Maybe 5.2ghz is with a cold air setup. Or would the die shrink to 32nm and optimizations really equate to another 1ghz in clock speed?
wuyanxu 1st October 2010, 23:23 Quote
Quote:
Originally Posted by Kaihekoa
Maybe 5.2ghz is with a cold air setup. Or would the die shrink to 32nm and optimizations really equate to another 1ghz in clock speed?
not 1GHz difference, 200MHz:

http://www.bit-tech.net/news/hardware/2009/06/03/lynnfield-overclocks-to-5ghz/1

Déjà vu?
borandi 2nd October 2010, 00:14 Quote
He could be talking about absolute SPi 1m hitting 7 secs, rather than SPi 32m hitting 7 minutes.

And that line in this article is misleading - if he's referring to SPi 32m, then 7m is the air WR, not the absolute WR, which is seemingly implied here at bittech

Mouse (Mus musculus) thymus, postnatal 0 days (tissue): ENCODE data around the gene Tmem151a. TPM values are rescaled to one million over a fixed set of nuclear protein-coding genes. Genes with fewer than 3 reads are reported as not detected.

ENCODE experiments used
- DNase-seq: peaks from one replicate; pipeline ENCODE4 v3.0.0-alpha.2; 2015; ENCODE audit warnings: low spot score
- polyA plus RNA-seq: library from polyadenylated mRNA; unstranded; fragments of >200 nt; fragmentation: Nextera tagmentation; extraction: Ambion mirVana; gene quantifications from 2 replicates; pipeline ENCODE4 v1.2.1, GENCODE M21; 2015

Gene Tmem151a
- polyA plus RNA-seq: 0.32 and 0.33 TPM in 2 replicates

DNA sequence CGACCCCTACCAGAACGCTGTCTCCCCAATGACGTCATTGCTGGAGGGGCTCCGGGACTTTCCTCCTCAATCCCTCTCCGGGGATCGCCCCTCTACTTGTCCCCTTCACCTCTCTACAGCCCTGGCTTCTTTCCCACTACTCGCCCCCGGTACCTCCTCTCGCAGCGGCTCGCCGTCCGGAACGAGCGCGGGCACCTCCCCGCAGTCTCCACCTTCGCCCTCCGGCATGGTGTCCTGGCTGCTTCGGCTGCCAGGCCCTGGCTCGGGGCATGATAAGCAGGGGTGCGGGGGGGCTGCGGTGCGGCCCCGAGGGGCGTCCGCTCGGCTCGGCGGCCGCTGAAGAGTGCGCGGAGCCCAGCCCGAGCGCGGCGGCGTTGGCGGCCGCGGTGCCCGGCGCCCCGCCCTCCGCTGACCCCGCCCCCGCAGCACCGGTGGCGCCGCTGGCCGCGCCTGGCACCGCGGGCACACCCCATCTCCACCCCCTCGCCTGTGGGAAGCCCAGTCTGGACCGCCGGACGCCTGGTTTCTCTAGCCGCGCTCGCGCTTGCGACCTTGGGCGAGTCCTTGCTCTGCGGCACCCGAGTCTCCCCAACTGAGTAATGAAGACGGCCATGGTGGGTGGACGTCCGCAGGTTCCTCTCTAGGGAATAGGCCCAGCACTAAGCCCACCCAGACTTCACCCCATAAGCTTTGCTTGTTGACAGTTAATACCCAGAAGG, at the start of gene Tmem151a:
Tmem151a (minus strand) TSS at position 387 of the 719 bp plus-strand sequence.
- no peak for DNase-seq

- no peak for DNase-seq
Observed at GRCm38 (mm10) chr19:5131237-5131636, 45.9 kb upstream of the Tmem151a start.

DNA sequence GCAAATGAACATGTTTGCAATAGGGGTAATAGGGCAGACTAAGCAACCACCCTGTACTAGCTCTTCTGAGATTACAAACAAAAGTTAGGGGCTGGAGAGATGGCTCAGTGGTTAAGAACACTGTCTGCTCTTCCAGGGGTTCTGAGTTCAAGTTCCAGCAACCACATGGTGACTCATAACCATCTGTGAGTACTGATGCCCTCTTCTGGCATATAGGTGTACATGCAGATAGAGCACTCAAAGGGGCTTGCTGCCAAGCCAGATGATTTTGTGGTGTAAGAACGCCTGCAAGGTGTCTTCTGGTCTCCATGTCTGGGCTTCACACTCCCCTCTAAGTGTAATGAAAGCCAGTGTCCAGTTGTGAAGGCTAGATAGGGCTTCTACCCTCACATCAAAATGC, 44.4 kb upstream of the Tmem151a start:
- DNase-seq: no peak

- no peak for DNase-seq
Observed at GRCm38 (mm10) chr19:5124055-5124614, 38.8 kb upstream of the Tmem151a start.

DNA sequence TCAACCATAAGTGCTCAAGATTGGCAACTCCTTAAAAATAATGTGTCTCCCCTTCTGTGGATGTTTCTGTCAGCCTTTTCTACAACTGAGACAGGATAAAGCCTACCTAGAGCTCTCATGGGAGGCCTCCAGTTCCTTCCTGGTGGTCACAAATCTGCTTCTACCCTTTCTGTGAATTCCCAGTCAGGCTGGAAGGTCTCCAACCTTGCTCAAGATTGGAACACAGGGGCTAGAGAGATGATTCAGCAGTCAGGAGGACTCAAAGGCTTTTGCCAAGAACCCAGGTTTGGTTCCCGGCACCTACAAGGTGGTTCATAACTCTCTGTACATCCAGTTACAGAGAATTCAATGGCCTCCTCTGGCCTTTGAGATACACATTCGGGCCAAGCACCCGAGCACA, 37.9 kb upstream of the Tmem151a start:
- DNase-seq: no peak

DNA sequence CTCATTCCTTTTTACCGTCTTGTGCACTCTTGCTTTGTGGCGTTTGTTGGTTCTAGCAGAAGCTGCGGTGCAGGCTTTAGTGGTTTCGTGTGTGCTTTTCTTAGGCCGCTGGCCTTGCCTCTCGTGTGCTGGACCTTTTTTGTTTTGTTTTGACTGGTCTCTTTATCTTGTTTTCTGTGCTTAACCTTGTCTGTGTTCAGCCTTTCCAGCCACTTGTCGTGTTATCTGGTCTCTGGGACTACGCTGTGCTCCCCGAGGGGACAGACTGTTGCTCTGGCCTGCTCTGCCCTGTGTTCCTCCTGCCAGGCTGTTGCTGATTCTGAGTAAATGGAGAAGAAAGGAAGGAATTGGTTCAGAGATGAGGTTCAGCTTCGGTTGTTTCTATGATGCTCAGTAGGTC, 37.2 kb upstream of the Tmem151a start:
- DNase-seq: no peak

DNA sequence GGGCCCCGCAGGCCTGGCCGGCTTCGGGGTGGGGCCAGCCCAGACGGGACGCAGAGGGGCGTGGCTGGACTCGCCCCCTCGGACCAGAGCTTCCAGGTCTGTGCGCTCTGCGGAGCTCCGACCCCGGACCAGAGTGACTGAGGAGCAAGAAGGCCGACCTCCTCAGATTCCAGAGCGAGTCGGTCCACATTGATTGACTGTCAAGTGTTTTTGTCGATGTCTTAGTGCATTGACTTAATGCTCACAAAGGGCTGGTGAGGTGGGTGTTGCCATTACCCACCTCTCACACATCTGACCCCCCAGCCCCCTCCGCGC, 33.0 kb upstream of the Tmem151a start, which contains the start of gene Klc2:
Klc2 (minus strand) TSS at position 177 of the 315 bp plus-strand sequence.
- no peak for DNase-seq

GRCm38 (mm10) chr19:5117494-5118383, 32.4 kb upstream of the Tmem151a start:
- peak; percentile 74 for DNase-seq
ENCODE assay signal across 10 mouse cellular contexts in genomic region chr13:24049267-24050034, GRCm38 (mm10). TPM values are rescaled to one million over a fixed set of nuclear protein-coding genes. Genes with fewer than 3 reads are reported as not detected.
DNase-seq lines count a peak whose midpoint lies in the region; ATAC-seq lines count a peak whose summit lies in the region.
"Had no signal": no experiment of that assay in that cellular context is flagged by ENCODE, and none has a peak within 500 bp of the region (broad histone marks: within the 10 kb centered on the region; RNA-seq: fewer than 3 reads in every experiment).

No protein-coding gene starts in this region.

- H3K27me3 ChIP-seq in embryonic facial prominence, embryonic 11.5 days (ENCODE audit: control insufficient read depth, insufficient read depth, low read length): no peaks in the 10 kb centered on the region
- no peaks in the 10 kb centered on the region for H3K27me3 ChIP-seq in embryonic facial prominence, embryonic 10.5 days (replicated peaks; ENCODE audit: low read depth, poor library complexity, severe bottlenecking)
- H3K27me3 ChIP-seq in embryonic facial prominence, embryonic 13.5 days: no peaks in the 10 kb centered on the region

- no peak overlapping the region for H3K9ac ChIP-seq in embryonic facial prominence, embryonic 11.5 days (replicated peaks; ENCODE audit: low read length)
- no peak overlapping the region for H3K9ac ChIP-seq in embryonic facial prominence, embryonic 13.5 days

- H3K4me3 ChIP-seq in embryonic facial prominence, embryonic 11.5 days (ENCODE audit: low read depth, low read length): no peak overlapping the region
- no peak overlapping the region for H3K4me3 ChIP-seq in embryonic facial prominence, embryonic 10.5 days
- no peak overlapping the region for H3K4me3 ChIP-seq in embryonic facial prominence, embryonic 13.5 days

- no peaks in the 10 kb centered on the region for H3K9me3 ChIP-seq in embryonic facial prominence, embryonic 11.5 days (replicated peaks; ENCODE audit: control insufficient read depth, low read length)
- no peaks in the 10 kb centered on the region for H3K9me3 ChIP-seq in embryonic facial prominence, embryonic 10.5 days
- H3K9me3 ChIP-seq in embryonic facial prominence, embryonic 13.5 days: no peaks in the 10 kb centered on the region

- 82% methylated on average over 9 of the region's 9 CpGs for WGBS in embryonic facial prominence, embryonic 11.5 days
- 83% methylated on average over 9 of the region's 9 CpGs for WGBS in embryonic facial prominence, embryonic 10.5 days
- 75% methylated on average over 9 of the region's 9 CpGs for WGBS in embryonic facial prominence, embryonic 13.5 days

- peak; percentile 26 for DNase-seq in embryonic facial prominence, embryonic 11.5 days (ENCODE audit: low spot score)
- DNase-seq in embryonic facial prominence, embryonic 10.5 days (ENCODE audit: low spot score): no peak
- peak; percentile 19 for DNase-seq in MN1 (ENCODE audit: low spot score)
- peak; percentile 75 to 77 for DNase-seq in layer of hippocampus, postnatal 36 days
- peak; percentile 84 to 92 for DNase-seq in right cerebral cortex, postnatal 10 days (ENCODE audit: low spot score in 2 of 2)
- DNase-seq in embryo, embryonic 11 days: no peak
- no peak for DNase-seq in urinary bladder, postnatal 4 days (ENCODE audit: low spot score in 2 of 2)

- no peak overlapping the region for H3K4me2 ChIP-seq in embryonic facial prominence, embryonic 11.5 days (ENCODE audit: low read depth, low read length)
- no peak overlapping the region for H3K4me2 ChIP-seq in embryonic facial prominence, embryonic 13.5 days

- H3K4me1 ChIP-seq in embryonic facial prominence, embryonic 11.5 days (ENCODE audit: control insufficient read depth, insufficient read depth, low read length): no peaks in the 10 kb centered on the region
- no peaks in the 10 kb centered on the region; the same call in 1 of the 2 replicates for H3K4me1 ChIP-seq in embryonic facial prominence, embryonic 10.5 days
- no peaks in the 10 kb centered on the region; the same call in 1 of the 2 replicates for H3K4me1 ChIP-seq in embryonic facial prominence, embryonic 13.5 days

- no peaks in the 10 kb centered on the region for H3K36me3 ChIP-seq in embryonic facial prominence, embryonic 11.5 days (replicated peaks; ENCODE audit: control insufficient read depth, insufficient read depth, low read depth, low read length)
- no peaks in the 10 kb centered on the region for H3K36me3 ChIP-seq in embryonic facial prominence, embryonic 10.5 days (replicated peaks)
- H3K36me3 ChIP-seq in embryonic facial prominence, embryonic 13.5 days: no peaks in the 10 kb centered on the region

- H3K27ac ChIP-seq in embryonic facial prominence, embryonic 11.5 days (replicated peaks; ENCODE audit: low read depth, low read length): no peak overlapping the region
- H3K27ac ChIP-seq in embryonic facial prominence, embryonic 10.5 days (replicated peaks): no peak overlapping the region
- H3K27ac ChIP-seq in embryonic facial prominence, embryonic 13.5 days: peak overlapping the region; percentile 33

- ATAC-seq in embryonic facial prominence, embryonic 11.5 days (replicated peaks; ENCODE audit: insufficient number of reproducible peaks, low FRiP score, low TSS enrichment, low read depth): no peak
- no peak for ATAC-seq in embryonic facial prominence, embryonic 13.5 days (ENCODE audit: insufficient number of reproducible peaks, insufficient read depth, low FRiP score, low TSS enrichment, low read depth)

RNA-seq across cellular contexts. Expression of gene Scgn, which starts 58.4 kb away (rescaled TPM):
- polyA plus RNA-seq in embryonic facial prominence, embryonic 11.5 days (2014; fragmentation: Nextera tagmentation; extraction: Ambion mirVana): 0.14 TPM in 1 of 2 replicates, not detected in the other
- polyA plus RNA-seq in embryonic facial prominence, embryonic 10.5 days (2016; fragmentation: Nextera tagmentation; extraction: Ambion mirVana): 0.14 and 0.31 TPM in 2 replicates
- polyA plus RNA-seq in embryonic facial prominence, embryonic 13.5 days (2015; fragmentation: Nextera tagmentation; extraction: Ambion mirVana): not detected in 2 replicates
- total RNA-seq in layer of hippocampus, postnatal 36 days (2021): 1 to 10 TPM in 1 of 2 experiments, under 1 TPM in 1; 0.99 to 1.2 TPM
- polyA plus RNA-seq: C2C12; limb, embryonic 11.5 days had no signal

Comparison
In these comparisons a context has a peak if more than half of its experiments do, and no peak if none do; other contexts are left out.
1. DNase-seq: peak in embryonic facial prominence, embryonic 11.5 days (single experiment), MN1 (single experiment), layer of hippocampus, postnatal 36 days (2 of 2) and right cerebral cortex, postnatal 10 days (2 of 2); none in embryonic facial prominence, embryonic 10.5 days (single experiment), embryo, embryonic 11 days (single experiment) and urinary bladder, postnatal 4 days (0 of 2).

thehippoz 2nd October 2010, 02:13 Quote
yeah he's talking super pi @1m.. that rig is twice as fast at calculating pi than my old 3.3ghz e6600 (16 sec 1m pi)

my g6950 @4.24ghz does a 10 sec pi.. just to give you an example of what your looking at with the new chip :o

*edit I'm talking about the 1.5xs version which doesn't thread but shows miliseconds.. I dunno about the other mod that threads over cores- if he's using that one.. not too impressive http://www.techpowerup.com/downloads/366/Super_PI_Mod_v1.5.html
LedHed 4th October 2010, 04:37 Quote
I pulled sub 11s times on an E8500@4.5 (air) the news is really not that interesting.

I'm holding on to my new Q9550 (@3.75) until there is some actual gains in gaming.
Makaveli 4th October 2010, 20:23 Quote
If you want gains in games you need to upgrade you GPU.

Sure there are some games that are cpu limited like SC2, supreme commander etc, but most games are gpu bottlenecked not cpu.